Let’s have a look at how the ordered person deals with these three. We might then be able to imitate them and hopefully become models of order and effectiveness ourselves. What’s their secret? It is that they deal with each of the three types of urgency in a different way. Let’s see how they deal with each in turn:

Stuff that needs to be done straightaway. They do this straightaway, just like you and I do. The difference is that they have everything else under control, so the interruption causes far less disruption to the rest of their work.

Stuff with a deadline. This is where the ordered people work in a completely different way from you and me. We tend to leave everything to the last minute. They on the other hand use all the time that is available to get a project completed. If they have two weeks to write a report, they will use the full two weeks to research it and write it up properly, instead of winging it in the last two days like the rest of us do!

Stuff without a deadline. Orderly people know how to deal with this too. They will tackle these things one at a time. We disorderly people do it a different way – we either never get around to doing any of them, or we try to do all of them at once. Either way it’s a disaster. The orderly person’s way is to list the things they want to do and then decide what order they are going to do them in. Then they knock them off one at a time. That’s the way to move forward.

Plus or Minus?

Do you find that you have difficulty doing all the items on your task list? Perhaps you keep getting stuck because you are resisting some of the items. One way of overcoming this, which I have often written about in this newsletter, is to break bigger tasks down into smaller steps. In fact the most important step is always the first one.

The secret is to pitch your first step so that you don’t mind doing it. So for example if you have a difficult report to write, the item “Write report” might get you resisting hard. On the other hand “Write outline of report headings” might seem easy.

The trouble is that you often don’t succeed in identifying that you are resisting an item until too late. At the end of the day you find you haven’t even made a start on it. Instead you have spent the day on trivial displacement activities. Ideally every item on your list would be pitched just below your level of resistance, and then you could really power through the list.

There is a very simple technique for achieving this. Once you have written out your task list for the day, just run down the list and mark each item with a plus or a minus, depending whether you feel positive or negative towards that item.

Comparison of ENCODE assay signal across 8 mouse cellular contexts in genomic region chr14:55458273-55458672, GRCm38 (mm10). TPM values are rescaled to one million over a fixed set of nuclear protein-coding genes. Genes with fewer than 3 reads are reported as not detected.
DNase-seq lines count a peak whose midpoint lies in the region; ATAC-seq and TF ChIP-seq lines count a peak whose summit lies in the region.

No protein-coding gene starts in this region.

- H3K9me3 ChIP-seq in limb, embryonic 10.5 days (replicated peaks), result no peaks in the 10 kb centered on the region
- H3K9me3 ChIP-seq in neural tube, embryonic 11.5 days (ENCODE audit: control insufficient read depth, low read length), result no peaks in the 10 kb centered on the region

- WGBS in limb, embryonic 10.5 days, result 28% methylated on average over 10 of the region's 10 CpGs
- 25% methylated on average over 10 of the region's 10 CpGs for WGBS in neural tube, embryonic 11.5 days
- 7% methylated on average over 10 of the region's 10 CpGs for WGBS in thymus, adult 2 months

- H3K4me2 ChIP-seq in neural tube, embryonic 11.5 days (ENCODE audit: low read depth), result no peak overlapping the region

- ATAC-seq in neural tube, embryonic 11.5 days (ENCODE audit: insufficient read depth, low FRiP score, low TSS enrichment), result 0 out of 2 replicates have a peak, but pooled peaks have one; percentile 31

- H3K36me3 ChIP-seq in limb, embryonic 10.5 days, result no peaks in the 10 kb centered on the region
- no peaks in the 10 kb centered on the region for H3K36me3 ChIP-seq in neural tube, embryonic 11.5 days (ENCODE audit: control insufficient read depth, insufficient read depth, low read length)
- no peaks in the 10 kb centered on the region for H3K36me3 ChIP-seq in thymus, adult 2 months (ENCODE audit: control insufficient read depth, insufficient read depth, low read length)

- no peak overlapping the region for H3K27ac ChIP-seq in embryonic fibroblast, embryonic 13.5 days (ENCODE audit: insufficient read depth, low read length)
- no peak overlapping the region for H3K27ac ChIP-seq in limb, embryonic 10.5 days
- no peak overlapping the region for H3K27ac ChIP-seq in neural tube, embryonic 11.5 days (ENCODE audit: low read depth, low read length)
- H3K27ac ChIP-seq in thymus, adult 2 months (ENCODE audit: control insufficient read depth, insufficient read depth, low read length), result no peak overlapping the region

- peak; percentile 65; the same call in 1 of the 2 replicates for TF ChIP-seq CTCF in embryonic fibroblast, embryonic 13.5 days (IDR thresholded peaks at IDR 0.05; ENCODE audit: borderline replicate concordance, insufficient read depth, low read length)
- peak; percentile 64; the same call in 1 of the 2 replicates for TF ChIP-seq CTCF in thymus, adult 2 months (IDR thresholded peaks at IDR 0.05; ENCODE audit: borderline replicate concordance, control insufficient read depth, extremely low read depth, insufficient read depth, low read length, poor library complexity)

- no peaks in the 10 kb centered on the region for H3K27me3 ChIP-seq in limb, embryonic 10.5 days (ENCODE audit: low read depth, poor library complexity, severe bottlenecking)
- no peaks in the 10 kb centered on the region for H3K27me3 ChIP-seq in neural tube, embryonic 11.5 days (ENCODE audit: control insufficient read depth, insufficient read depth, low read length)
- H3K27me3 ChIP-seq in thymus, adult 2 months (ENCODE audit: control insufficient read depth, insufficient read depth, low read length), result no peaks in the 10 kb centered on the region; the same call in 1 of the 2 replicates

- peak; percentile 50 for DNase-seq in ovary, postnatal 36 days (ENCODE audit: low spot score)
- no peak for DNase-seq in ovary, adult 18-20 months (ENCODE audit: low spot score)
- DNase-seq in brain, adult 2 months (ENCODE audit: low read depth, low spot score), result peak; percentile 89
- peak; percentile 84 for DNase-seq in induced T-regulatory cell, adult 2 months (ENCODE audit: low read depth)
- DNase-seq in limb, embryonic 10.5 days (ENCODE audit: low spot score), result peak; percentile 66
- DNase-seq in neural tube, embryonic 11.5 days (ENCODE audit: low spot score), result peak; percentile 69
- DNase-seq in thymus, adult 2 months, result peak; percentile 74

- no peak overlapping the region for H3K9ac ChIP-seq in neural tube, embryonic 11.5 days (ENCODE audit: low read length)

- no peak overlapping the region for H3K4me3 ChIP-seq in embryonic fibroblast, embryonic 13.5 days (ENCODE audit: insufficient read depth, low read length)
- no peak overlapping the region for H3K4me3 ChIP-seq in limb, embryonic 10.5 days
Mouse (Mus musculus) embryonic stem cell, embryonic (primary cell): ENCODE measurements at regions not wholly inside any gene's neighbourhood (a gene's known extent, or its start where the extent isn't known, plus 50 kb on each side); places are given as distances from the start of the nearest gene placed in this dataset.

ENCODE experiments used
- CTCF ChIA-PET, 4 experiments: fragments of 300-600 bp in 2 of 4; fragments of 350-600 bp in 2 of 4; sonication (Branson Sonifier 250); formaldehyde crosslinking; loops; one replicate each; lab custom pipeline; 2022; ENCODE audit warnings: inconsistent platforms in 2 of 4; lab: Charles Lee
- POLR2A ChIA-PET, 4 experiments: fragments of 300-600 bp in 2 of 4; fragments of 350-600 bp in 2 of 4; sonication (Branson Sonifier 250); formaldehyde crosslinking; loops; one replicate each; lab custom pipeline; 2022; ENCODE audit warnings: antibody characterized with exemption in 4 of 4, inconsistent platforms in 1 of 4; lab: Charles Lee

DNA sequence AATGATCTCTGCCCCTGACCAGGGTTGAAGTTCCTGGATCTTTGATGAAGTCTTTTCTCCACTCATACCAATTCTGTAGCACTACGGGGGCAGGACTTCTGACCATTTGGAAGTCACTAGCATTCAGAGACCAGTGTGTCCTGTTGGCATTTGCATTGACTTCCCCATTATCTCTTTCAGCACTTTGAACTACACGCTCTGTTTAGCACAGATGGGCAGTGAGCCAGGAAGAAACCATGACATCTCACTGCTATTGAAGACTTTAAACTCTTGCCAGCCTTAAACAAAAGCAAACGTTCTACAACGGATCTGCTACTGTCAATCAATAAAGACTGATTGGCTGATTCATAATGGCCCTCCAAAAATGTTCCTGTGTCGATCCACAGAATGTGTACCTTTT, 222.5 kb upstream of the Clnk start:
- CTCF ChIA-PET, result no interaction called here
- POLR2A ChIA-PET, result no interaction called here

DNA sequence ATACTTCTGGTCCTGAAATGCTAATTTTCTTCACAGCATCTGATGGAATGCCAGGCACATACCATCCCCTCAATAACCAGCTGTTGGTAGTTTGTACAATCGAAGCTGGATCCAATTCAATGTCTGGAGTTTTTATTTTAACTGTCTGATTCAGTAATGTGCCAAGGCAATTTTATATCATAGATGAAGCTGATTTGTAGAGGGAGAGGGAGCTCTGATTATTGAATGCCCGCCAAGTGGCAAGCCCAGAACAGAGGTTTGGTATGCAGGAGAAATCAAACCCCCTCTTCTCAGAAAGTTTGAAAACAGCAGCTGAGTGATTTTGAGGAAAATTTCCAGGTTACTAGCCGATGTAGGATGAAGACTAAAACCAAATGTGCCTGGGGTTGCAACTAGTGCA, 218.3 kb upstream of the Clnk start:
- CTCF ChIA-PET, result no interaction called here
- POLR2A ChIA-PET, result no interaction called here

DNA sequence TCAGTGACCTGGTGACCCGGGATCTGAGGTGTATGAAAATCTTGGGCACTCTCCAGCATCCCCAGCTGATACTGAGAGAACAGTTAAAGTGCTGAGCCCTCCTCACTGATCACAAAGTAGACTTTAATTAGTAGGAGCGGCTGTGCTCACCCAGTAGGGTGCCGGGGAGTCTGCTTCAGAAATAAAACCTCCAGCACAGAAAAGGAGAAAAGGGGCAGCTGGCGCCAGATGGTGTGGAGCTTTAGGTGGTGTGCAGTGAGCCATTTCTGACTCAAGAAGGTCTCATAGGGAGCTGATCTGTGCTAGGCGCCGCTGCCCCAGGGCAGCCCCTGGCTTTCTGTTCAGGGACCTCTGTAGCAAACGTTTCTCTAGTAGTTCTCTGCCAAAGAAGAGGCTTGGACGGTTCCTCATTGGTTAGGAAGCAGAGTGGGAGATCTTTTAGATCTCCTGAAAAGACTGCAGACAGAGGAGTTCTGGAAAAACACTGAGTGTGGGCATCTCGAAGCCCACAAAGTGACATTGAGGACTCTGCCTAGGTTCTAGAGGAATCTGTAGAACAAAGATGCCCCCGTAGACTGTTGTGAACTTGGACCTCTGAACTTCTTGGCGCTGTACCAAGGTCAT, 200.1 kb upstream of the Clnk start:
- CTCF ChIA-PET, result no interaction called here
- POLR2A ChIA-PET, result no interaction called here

So you might end up with a list like this:

- Write report
+ Phone John
- Write new company strategy document
- Organise Charity Ball
and so on

Here there’s no problem phoning John, but you are feeling negative towards the other three items. The next step is to cross each of these three items out and write in a new item which cuts the task down smaller. Then check the new items again to see whether they are plus or minus. So your list might now look like this:

+ Phone John
+ Write outline of report headings
+ Write letter inviting colleagues’ input for strategy document
- Set up Charity Ball Committee

Now you have three plus items and one minus item. Break the minus item down further and you final list looks like this:

+ Phone John
+ Write outline of report headings
+ Write letter inviting colleagues’ input for strategy document
+ List names of potential Committee members

Because you are now feeling no resistance towards this list, you can zoom through it. You will either finish or make a good start on all your tasks and will now be able take them to the next stage.

One tip: if you take a lengthy break from actioning your list, make sure you re-evaluate your plusses and minusses on returning to it. It is surprising how resistance can increase overnight!


Being myself by nature a completely disorganized and weak willed person, I have never been too keen on the idea of depending on willpower to make changes in my life. My experience is that if I leave something up to willpower alone it will sooner rather than later come crashing down around my ears – however sincere the resolutions which I have made!